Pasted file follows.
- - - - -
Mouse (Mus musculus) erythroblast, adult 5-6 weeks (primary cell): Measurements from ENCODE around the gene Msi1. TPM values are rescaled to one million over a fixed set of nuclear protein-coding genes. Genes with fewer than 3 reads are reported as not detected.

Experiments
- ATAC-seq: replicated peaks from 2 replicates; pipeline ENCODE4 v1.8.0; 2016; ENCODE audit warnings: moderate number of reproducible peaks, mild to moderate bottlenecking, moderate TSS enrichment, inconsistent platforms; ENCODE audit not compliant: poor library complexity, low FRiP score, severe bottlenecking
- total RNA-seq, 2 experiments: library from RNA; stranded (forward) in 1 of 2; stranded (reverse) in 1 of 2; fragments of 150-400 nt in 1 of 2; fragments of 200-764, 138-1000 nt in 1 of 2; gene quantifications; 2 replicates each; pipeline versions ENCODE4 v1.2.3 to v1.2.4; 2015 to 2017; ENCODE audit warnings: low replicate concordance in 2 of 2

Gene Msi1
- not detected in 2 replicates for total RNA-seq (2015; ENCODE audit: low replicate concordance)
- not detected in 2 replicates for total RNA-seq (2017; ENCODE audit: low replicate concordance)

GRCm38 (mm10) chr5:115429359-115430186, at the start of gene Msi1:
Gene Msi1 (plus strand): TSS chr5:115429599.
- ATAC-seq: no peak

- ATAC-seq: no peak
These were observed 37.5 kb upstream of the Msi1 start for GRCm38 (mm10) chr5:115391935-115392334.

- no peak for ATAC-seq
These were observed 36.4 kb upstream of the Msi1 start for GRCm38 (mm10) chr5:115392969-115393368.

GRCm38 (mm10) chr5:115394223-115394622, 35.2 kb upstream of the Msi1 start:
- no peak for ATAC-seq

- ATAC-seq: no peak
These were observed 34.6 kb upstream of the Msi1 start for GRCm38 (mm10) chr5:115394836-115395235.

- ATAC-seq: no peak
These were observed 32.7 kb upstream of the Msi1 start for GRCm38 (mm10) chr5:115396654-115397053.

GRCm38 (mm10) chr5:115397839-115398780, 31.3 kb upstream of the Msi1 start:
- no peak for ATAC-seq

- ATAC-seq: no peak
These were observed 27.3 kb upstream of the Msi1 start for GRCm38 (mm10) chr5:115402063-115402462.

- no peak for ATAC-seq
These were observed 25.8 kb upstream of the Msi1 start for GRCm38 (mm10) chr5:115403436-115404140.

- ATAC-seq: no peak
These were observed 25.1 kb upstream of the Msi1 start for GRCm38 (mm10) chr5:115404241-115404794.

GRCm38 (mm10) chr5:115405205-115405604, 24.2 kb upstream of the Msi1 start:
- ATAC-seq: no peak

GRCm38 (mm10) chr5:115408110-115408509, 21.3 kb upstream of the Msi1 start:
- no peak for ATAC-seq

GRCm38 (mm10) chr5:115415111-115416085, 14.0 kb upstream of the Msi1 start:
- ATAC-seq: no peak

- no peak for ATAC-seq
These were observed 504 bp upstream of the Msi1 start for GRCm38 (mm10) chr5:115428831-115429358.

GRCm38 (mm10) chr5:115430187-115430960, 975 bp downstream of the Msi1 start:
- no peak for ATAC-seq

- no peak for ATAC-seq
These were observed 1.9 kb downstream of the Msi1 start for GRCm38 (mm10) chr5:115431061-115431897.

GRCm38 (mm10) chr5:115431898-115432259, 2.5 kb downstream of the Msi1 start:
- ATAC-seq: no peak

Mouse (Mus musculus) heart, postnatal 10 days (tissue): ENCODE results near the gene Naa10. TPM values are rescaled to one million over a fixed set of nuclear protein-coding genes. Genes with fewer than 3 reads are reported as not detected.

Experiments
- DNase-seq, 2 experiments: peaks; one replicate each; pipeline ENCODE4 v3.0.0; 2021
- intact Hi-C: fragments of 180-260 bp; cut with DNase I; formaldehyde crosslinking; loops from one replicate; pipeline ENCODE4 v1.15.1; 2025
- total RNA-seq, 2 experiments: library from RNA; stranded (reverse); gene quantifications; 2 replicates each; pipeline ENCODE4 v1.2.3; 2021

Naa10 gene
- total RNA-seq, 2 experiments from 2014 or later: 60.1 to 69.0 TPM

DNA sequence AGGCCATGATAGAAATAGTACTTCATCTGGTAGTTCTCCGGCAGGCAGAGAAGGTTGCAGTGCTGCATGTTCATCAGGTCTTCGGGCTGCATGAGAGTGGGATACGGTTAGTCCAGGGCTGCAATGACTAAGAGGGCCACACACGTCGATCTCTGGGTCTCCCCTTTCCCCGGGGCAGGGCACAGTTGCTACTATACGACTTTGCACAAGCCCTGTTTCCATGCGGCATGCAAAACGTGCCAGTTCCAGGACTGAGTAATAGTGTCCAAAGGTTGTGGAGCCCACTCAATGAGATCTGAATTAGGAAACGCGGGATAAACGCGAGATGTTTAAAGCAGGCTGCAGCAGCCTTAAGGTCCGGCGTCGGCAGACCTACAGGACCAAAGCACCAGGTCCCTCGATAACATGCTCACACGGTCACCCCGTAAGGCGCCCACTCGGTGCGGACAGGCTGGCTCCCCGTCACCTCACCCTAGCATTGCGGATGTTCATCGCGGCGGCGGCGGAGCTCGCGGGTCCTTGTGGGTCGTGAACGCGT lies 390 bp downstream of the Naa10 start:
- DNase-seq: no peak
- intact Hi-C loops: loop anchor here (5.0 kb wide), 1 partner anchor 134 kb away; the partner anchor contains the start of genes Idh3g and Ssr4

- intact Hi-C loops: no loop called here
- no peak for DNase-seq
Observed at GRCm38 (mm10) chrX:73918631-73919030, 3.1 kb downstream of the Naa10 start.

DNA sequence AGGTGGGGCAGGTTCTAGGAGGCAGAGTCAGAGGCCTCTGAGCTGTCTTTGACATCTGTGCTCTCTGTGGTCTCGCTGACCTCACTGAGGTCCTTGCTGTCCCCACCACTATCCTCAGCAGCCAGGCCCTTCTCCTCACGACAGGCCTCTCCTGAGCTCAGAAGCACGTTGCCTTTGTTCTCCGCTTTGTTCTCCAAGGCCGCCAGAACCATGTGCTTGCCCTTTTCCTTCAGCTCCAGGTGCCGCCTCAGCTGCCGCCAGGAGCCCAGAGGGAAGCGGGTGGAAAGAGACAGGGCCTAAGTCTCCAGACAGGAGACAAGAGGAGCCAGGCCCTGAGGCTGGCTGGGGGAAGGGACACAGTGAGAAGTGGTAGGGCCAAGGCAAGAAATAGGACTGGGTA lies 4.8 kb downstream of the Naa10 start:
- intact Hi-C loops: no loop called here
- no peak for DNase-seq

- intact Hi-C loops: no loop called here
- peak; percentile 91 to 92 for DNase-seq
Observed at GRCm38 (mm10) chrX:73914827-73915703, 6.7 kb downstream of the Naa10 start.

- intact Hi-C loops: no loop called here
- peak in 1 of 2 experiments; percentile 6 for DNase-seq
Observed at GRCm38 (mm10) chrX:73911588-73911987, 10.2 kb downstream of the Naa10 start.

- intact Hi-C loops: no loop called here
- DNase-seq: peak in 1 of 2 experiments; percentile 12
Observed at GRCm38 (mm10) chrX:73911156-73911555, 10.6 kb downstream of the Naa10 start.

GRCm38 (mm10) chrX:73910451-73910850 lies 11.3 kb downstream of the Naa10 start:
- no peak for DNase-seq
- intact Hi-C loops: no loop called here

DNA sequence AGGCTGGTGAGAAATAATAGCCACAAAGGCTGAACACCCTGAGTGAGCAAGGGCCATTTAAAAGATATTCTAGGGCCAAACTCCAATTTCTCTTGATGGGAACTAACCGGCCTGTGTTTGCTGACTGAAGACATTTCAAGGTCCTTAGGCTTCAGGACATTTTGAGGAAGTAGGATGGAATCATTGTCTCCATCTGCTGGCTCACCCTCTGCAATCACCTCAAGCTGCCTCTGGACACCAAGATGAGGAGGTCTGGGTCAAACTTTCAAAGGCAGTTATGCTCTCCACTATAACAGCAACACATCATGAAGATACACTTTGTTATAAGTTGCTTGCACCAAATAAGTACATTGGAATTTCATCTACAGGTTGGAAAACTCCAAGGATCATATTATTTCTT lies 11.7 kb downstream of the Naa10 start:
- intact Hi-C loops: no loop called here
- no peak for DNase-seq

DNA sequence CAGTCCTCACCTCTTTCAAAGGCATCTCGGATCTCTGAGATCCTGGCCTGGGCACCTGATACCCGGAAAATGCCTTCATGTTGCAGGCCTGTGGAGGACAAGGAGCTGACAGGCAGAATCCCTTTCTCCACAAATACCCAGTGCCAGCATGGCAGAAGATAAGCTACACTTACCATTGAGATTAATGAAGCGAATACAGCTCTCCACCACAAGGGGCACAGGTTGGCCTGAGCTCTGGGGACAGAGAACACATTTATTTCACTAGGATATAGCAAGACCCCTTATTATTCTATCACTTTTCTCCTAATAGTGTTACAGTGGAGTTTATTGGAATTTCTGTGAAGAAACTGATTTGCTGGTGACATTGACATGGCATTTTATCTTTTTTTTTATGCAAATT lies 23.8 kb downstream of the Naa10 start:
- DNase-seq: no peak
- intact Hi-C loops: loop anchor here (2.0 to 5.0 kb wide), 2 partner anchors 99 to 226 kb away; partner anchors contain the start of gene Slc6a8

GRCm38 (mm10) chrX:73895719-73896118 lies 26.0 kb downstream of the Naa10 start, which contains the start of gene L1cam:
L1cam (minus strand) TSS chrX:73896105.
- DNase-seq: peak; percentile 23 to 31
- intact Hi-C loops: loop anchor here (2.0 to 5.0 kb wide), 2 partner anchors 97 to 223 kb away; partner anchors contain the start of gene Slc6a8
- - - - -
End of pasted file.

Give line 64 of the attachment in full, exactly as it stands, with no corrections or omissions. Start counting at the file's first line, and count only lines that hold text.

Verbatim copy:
Observed at GRCm38 (mm10) chrX:73911588-73911987, 10.2 kb downstream of the Naa10 start.